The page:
* Initial backing given to law on information about banks
* Opponents say big banks will be protected, depositors at
* Kremlin foes see legislation as part of media crackdown
MOSCOW, April 4 The Russian parliament gave
preliminary approval on Friday to legislation limiting
publication of information about banks, a move critics said
would protect powerful financial institutions but could harm
Opponents said the bill proposed by pro-Kremlin lawmakers
would deprive depositors of information they need to ensure
their financial security, and could be used to crack down on
Its passage in the first of three votes in the lower house
of parliament came after President Vladimir Putin promised
support for Bank Rossiya, a bank hit with U.S. sanctions aimed
at punishing him and his allies for Russia's annexation of
The legislation would enable federal prosecutors to block
any website deemed to contain knowingly false information about
banks, and impose fines of up to 1 million roubles ($28,300).
Proponents suggested it was needed to prevent banks from
being brought down by false information, undermining stability.
"Bankrupting a large financial institution is like shaking
the state's foundations and doing severe harm to its financial
system and the state itself," Anatoly Aksakov, a deputy in the
State Duma lower house, said before the vote.
"Sometimes we need to make serious decisions to prevent such
cases," he said.
Opponents said it would protect banks and the state while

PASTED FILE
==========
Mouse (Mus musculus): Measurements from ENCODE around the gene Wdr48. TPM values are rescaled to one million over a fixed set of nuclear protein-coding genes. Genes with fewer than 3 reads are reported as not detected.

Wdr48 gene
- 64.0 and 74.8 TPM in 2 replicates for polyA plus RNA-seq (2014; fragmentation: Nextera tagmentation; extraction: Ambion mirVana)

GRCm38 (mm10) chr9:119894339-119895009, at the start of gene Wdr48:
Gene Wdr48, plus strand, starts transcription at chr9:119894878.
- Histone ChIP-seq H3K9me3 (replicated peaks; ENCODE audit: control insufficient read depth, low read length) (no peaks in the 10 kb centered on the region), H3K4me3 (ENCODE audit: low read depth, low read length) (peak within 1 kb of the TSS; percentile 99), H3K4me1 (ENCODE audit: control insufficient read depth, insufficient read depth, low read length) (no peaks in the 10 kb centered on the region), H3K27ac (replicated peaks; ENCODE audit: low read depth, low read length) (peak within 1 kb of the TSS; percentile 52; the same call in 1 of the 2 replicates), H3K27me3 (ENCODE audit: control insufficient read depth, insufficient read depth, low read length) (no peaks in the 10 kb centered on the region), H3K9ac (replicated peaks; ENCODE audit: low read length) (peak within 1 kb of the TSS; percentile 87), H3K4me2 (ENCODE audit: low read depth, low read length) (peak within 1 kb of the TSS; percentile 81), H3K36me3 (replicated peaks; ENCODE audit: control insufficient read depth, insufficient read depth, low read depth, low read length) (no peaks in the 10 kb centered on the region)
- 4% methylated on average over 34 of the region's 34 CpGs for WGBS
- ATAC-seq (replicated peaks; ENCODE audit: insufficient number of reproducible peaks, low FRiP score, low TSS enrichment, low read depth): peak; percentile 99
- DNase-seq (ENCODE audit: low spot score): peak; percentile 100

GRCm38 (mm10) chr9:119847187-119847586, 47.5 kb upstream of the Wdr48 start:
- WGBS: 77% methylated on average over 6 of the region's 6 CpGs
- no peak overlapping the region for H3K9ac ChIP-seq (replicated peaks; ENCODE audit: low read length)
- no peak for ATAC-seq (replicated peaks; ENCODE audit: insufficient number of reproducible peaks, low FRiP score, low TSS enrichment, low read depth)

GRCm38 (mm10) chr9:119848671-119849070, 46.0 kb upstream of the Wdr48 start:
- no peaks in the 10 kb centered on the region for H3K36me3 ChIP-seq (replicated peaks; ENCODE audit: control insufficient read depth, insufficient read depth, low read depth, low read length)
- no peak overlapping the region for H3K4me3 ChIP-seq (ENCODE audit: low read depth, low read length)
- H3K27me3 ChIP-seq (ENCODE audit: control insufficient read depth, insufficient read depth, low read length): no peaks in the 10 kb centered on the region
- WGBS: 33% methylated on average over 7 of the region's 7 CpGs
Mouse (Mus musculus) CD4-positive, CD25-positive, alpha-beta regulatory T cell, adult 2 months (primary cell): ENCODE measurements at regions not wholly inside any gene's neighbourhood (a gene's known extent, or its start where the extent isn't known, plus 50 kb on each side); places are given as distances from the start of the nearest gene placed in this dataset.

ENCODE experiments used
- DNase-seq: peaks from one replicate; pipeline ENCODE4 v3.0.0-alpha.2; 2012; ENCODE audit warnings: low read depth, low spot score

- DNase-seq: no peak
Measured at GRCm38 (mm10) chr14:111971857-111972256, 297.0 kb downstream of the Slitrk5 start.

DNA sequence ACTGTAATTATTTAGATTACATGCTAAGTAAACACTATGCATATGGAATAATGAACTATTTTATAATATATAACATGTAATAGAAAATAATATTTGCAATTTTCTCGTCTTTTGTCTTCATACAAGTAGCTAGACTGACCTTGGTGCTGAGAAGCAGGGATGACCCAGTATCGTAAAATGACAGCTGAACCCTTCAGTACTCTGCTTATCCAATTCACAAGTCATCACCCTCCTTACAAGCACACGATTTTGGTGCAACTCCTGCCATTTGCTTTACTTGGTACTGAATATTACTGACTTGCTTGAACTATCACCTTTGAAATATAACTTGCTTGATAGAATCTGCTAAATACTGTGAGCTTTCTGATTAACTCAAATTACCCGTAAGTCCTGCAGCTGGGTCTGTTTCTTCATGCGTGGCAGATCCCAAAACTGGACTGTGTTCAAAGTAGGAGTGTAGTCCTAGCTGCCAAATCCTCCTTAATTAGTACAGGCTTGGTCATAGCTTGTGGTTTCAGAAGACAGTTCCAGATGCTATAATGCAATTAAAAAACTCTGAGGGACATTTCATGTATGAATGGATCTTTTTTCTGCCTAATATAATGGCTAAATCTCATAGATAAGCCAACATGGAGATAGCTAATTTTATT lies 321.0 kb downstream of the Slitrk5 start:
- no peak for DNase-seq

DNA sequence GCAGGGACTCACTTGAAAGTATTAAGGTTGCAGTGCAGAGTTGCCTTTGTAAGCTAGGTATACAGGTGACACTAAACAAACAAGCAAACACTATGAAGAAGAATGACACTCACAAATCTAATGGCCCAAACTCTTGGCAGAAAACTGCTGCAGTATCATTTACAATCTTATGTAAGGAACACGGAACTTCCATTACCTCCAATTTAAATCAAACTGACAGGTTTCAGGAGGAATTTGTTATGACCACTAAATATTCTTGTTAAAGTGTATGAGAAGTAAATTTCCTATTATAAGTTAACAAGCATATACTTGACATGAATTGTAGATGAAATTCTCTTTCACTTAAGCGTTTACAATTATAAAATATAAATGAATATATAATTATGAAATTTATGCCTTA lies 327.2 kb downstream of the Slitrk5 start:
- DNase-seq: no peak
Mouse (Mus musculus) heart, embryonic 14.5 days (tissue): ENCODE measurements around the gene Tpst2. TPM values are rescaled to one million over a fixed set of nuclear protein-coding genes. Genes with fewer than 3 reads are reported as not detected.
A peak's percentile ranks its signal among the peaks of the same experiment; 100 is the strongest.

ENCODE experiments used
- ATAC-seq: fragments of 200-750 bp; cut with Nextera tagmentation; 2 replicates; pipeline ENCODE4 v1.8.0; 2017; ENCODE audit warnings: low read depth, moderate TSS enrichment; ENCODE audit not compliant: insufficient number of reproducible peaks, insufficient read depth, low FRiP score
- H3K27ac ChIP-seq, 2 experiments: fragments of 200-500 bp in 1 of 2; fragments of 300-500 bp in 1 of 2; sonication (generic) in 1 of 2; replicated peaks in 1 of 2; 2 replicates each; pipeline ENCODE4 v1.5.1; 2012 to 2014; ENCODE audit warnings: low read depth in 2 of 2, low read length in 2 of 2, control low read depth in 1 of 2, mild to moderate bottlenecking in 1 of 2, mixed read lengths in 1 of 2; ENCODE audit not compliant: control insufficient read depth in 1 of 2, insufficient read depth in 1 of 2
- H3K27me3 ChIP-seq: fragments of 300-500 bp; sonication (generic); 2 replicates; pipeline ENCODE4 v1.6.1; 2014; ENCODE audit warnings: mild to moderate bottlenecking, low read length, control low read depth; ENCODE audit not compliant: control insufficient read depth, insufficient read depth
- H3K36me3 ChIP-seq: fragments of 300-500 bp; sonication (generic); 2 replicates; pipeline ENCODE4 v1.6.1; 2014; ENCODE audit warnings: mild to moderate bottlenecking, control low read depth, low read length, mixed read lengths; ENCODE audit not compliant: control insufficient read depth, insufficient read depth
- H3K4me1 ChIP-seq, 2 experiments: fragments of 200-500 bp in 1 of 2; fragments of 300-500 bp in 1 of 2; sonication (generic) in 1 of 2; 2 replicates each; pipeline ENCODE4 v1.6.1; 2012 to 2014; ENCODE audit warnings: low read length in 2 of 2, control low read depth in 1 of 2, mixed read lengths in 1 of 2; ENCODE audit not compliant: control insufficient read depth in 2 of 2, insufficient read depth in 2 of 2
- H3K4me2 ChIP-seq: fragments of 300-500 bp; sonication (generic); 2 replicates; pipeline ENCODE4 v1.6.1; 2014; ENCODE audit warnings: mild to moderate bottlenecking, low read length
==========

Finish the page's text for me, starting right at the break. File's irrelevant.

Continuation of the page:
increasing the risks faced by depositors. They voiced suspicion
the authorities would deem any information they feared would
undermine trust to be deliberately false in order to suppress
"No one needs (the law) except some owners of big banks,"
said Alexander Tarnavsky, a Duma deputy from left-leaning party
Just Russia. "It would be simpler to write that any negative
information about Russia's banking system is prohibited."
Some critics said they feared that the law would be used as
an instrument to shut down media outlets, part of what Kremlin
foes say is a clampdown on dissent that has intensified amid
Putin's standoff with the West over Ukraine.
"Undoubtedly, it is a repressive law," said Igor Yakovenko,
the former head of the Russian Union of Journalists. "Any
financial analysis about banks is becoming tabooed; it may be
found false ... The point of this law is that banks are always
right," he said.
The bill was approved in the first reading by a 245-92 vote
in the 450-seat State Duma with support from the ruling United
Russia party, whose chief loyalty is to Putin.
In a show of defiance against the West, Putin promised state
support for Bank Rossiya and said he would open an account there
after the United States imposed sanctions on it as punishment
for his policies toward Ukraine and annexation of its Crimea
($1 = 35.2870 Russian Roubles)
(Editing by Steve Gutterman and Mark Trevelyan)